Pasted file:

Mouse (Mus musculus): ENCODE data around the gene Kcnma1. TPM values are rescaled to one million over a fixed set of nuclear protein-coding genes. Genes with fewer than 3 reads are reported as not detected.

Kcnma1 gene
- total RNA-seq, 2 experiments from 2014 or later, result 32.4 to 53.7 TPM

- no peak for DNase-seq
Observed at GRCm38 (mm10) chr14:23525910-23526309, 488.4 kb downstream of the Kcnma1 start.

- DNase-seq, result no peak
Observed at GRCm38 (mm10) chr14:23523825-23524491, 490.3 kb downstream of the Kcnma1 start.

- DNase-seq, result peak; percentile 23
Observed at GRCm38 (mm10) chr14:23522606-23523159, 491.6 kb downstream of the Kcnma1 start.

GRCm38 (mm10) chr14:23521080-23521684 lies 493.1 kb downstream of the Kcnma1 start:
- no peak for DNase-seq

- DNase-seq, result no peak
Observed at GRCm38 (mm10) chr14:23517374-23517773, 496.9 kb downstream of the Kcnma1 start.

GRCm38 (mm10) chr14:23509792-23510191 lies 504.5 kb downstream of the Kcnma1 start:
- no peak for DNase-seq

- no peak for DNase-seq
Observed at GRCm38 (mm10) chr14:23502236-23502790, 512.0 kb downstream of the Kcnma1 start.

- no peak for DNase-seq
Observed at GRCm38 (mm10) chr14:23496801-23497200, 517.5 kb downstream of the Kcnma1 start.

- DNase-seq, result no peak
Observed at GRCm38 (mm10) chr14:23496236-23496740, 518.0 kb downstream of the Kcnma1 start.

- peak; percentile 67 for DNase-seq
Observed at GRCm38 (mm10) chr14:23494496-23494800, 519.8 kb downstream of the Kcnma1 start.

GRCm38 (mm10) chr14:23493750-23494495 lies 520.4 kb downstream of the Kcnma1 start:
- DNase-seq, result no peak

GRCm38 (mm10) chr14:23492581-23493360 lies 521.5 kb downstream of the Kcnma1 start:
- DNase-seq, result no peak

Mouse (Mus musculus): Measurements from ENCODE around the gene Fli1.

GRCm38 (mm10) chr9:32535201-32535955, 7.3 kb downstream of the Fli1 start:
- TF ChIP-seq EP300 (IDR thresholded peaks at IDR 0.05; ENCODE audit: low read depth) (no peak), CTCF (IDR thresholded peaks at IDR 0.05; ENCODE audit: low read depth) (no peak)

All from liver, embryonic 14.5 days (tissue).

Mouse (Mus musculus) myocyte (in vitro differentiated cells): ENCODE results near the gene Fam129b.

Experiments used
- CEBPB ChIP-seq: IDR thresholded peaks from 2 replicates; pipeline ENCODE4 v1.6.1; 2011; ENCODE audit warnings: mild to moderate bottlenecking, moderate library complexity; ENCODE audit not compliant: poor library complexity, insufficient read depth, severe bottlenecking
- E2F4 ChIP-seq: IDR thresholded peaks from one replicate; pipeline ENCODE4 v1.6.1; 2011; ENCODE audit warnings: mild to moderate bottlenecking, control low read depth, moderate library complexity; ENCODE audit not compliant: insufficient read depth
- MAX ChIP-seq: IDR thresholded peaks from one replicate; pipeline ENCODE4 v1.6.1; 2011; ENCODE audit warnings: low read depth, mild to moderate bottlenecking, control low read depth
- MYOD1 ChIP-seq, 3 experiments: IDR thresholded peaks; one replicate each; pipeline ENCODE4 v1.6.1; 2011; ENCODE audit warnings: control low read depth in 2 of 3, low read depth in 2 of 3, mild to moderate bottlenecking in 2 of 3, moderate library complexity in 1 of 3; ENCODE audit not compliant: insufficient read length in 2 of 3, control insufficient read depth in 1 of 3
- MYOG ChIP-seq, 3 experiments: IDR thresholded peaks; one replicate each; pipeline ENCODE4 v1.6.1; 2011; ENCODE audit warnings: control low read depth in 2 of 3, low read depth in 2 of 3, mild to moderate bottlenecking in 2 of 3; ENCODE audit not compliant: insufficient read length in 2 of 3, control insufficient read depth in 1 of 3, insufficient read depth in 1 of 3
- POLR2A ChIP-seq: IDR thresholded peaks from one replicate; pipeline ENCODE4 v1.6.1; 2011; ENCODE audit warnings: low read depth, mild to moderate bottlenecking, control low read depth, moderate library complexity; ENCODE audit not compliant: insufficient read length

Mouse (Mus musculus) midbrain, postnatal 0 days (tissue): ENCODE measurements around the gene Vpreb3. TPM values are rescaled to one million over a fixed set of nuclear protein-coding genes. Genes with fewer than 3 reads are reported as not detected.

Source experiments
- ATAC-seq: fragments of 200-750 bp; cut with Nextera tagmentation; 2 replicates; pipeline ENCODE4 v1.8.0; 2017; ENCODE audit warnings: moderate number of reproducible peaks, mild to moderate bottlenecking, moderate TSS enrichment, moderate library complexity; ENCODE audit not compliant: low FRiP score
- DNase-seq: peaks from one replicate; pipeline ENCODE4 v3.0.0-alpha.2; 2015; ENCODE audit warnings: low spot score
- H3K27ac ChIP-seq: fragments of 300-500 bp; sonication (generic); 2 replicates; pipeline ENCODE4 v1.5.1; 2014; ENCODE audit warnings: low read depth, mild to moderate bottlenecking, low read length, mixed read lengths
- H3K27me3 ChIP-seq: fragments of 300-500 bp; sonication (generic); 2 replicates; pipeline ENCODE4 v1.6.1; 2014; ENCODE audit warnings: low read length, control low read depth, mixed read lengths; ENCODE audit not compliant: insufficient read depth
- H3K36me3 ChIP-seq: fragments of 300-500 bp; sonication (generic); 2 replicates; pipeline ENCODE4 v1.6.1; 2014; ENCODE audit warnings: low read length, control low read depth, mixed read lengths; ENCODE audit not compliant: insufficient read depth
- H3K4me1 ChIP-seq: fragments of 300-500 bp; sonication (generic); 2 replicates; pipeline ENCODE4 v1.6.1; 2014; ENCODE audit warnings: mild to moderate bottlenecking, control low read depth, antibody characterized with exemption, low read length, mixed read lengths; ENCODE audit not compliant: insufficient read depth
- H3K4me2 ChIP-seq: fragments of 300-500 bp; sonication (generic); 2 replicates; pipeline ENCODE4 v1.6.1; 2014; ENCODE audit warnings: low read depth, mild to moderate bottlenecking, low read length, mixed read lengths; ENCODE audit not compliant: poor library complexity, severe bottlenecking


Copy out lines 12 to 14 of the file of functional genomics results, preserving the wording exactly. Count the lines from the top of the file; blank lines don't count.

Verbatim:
- DNase-seq, result no peak
Observed at GRCm38 (mm10) chr14:23517374-23517773, 496.9 kb downstream of the Kcnma1 start.

GRCm38 (mm10) chr14:23509792-23510191 lies 504.5 kb downstream of the Kcnma1 start: